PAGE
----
CFP: Jewish Law Association: Impact of Technology, Science and Knowledge on Jewish Law and Ethics (abstracts by Jan 15, 2016)

Call for Papers
The 19th International Conference of the Jewish Law Association
Impact of Technology, Science and Knowledge on Jewish Law and Ethics
Tel Aviv University, Israel 11-13 July, 2016

Though the interaction between Jewish law, technology, and science is not novel, in recent centuries this interaction has intensified. Jewish law has been challenged, developed, and transformed under the sway of new developments in the fields of bio- and nano-technology and computer science and new research in the fields of digital and communication studies, the social sciences (e.g. psychology, sociology) and the humanities (e.g. philology, archeology). These developments pose new challenges for regulating behavior and for law in general. (For example, the growth of knowledge raises questions regarding the current nature of knowledge and authority, and transforms the nature of the legal corpus and of rabbinic authority.)

The conference committee invites scholars from all disciplines to submit proposals. We also invite proposals from practitioners (including rabbis, doctors, scientists and technology experts). We will give preference to proposals that deal with innovative technologies and to proposals that apply novel theoretical perspectives, and comparative perspectives (both to state law and to other religions). Possible topics include, but are not limited to:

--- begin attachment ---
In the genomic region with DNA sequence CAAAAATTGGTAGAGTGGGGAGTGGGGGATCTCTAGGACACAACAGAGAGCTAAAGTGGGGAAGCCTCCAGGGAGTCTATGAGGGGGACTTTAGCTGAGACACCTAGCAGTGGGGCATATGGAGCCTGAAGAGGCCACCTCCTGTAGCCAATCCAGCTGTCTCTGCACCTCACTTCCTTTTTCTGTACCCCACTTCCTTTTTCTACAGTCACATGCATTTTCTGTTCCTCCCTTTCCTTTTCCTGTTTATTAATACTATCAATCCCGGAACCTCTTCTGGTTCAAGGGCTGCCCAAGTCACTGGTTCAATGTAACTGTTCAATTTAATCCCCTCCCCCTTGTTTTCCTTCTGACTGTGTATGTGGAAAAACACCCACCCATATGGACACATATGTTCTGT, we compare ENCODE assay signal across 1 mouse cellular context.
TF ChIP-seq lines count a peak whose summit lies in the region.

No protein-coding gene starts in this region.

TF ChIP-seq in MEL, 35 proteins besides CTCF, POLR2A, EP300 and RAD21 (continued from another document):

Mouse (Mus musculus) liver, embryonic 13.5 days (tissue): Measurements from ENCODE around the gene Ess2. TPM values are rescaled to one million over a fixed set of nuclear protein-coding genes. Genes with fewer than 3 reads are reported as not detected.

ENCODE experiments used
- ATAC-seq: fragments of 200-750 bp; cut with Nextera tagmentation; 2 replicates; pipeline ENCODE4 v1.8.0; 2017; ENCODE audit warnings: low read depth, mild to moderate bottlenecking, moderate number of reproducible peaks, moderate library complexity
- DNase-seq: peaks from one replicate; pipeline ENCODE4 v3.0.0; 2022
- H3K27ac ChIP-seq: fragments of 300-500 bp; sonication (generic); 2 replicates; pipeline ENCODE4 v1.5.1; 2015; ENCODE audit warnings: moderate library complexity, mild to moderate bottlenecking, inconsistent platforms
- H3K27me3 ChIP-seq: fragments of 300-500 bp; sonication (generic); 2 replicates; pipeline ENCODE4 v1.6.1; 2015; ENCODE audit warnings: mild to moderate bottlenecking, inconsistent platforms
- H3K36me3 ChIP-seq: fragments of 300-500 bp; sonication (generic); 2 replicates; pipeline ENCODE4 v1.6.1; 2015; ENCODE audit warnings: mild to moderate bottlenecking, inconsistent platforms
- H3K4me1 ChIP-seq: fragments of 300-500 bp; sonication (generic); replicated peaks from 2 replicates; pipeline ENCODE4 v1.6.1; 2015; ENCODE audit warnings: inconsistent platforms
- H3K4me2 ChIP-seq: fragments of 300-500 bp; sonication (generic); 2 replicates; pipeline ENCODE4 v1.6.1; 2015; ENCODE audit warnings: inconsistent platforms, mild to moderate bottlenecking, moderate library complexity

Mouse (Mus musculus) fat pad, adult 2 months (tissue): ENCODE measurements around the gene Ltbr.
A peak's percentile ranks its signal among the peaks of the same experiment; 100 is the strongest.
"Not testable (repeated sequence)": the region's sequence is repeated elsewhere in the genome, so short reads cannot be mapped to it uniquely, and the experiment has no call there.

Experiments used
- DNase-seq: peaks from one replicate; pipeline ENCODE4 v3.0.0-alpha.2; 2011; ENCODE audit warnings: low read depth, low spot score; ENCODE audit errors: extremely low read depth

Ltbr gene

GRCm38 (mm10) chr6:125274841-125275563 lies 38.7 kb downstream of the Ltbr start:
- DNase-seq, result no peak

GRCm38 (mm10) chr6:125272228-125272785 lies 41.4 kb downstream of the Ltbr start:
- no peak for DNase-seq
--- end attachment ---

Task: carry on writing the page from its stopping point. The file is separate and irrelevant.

 Post-humanism: Jewish law on bionic body parts, synthetic biology, technologically mediated sensations (cameras, loud speakers, virtual reality), and futuristic science.

 Identity: the effect of biology and virtual reality.

 Science education: the effects of evolutionism, archeology, Biblical studies, etc.

 Autonomy: free will vs. determinism in light of neuroscience and artificial intelligence.

 Social media and virtual/new communities, novel forms of communication and texts.

 Information Technologies: the effect of information retrieval systems etc.

Questions and fields can be combined. For example, one may ask whether causality in Jewish Law (grama and grami in religious law, torts and criminal law) has changed due to conceptual changes in physics, technological developments and/or new research in the social sciences.

The committee will consider full-panel proposals for thematic sessions. Please summarize the session’s rationale, the proposals of the participants, and information about the organizer.

Off-topic proposals will be considered too and their presentation will be integrated in the conference program.

Proposals, including a short CV, should be up to one page.
Send to, by January 15st, 2016.

Decisions by Feb. 15th, 2016.

The organizing committee: Arye Edrei & Shai Wozner (TAU), Shai Lavi (Safra Center, TAU), Tehilla Beeri-Alon (Sha’arei Mishpat Academic Center), Amos Israel (Bar Ilan, JLA)

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